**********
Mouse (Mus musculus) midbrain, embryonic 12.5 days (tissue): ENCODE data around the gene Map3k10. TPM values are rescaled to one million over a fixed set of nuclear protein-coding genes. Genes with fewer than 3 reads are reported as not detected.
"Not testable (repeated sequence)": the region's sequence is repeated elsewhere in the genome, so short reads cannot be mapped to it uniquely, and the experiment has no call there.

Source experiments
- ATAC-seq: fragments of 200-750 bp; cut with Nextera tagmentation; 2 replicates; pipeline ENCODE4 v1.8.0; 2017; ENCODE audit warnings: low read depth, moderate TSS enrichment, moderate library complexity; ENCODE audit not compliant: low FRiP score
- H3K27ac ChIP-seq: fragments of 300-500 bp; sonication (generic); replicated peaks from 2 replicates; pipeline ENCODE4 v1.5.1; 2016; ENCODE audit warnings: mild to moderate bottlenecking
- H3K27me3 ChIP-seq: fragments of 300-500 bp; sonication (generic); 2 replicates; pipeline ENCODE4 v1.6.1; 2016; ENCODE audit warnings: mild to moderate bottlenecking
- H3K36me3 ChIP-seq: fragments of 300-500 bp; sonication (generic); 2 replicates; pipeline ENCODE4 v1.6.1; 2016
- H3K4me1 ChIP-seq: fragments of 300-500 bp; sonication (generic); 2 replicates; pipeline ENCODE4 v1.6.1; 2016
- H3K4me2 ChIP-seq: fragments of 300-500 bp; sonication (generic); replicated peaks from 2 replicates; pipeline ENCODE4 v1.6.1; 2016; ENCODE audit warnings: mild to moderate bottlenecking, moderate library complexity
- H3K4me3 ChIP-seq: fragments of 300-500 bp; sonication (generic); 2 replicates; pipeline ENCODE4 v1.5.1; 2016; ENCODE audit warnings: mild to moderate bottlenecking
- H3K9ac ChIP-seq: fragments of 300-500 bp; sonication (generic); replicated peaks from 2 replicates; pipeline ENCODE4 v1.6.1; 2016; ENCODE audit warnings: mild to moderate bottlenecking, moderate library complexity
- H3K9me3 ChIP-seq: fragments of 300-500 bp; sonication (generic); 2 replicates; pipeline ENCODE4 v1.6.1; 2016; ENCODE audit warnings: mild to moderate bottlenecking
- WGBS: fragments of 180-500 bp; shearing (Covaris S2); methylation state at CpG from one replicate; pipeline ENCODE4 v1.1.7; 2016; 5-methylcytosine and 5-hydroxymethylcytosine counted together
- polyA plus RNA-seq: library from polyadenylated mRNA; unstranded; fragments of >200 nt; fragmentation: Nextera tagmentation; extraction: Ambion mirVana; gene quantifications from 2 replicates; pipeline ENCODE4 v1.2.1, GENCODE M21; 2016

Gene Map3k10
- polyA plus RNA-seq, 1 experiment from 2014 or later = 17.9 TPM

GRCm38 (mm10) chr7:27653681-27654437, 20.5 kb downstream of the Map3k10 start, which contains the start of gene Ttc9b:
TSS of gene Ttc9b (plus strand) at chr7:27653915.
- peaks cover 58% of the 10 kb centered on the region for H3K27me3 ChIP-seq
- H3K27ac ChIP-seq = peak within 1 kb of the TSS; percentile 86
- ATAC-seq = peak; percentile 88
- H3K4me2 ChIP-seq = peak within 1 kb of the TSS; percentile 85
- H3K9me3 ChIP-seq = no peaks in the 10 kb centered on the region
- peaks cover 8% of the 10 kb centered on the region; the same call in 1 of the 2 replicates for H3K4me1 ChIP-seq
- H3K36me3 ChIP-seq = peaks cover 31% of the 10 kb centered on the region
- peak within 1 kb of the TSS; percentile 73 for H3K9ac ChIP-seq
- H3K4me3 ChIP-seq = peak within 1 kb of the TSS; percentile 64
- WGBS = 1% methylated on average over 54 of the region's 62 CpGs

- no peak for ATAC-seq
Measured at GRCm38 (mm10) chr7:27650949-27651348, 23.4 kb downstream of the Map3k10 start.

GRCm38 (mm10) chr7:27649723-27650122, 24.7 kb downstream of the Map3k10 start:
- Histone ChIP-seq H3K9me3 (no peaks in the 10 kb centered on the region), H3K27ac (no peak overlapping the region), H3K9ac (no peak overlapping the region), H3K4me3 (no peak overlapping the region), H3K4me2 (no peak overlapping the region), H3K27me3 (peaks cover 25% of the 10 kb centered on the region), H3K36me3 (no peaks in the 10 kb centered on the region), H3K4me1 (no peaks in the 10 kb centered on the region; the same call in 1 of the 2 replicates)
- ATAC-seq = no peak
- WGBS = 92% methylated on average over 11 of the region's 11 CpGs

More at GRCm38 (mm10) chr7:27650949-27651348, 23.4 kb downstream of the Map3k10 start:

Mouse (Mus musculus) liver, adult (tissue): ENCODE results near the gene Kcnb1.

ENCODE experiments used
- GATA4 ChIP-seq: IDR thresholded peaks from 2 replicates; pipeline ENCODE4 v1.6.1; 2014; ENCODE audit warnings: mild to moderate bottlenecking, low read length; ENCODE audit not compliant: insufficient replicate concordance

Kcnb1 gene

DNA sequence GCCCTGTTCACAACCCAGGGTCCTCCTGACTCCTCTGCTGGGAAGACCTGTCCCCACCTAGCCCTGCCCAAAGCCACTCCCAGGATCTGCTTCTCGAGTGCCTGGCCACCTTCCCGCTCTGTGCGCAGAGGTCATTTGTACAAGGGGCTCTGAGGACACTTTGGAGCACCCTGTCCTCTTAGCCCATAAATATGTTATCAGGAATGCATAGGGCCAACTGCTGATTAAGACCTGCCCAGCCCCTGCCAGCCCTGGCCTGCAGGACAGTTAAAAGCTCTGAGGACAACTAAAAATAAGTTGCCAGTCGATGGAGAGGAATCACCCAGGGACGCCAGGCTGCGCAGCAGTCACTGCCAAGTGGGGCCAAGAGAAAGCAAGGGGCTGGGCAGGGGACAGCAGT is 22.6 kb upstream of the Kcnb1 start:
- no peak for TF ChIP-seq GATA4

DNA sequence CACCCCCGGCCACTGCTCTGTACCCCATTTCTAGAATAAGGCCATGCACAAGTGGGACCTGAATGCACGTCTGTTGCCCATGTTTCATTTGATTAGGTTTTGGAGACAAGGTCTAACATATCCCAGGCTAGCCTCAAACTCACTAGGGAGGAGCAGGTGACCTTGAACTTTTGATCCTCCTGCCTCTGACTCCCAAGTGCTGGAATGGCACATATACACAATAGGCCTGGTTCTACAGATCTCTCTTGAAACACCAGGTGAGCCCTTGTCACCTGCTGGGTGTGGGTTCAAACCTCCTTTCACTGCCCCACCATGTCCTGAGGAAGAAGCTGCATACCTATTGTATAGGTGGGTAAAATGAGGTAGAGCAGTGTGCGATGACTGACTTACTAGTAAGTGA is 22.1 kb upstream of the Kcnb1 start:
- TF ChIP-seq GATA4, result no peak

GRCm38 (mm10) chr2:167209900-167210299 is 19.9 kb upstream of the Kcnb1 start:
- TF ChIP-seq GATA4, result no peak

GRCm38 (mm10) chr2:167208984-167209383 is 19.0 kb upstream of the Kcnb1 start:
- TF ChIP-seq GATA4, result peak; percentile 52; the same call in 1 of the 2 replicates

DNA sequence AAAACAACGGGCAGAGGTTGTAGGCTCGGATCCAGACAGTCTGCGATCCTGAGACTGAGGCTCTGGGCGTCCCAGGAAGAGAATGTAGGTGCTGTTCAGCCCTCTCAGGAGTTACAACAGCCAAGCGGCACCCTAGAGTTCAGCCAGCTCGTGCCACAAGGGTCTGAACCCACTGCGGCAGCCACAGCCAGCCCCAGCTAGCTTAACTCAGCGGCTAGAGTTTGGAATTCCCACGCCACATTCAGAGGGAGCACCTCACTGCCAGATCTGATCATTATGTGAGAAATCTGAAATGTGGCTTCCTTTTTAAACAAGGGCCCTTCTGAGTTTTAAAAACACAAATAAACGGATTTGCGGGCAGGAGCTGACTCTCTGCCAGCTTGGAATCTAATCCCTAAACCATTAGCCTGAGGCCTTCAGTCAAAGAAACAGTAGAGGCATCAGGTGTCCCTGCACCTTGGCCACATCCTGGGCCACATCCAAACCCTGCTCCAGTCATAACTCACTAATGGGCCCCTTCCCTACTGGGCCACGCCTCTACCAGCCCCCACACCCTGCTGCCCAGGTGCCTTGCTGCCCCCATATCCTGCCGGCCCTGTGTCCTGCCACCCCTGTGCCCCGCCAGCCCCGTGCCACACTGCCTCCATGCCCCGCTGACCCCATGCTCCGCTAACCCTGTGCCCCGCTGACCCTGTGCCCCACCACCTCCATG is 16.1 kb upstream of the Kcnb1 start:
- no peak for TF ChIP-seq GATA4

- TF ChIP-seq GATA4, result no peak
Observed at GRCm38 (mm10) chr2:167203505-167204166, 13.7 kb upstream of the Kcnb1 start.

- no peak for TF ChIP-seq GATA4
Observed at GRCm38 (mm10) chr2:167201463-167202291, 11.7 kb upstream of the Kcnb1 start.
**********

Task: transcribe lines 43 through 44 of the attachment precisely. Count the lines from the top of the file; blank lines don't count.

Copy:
- TF ChIP-seq GATA4, result no peak

GRCm38 (mm10) chr2:167209900-167210299 is 19.9 kb upstream of the Kcnb1 start: